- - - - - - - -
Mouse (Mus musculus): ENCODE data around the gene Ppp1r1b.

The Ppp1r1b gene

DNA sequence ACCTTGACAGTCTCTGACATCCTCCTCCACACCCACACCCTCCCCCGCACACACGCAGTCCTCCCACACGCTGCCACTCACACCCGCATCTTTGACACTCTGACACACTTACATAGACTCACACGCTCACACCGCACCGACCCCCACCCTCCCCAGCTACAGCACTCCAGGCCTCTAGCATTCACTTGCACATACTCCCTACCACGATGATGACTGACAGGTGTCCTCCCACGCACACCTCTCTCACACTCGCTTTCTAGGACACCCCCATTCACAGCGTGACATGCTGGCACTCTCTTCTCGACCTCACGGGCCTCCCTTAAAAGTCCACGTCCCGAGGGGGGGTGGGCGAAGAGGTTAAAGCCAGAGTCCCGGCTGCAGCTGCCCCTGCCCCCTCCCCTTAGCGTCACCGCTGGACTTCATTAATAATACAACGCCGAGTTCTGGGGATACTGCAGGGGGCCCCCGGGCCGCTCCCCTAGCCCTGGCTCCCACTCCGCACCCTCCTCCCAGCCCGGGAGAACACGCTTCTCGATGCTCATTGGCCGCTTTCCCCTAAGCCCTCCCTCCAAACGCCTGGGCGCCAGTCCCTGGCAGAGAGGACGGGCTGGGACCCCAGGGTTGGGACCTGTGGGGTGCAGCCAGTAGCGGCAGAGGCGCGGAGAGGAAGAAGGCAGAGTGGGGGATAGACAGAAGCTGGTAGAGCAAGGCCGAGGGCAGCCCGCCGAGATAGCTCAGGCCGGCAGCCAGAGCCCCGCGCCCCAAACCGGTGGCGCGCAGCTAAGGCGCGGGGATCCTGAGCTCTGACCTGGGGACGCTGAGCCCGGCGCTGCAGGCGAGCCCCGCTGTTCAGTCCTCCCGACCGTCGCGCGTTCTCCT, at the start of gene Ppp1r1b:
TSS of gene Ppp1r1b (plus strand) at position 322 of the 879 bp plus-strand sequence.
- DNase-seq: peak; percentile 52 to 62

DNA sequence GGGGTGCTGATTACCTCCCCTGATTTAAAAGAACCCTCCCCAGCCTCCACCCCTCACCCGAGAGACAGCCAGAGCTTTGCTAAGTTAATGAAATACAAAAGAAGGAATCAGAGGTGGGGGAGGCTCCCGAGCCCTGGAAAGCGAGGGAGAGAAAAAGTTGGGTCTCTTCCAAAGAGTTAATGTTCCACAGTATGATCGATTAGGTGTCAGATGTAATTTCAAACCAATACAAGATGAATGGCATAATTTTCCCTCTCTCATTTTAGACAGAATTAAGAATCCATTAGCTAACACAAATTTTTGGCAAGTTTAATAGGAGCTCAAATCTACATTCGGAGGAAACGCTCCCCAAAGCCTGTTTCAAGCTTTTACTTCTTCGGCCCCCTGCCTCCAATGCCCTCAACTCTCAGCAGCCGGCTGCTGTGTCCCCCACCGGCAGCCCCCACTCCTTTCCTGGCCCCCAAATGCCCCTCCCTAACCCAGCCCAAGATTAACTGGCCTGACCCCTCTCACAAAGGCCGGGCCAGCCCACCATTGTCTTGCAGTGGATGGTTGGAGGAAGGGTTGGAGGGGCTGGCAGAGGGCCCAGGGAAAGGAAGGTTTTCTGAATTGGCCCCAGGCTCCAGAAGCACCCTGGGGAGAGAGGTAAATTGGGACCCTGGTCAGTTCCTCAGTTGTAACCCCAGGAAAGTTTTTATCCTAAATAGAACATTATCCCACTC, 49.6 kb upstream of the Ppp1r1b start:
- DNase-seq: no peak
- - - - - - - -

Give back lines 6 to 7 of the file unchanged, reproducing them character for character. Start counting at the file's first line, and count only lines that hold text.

DNA sequence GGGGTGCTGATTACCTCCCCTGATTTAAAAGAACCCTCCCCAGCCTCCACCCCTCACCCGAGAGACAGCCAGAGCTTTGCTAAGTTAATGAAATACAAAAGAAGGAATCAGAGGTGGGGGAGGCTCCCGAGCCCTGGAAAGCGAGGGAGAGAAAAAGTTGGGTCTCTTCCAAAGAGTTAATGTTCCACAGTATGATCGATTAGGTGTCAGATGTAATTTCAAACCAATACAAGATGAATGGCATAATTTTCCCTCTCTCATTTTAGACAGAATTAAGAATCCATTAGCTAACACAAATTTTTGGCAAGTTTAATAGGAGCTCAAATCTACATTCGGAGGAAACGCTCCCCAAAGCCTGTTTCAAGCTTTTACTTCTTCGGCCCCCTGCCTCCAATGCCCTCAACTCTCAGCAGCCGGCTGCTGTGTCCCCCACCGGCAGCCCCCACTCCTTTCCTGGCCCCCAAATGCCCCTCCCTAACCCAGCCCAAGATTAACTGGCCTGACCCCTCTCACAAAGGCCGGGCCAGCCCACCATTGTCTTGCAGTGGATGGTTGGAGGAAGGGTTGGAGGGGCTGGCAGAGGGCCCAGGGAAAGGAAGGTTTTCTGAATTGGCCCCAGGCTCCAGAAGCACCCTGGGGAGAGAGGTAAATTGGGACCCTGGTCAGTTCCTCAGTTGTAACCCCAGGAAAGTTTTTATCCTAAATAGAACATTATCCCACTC, 49.6 kb upstream of the Ppp1r1b start:
- DNase-seq: no peak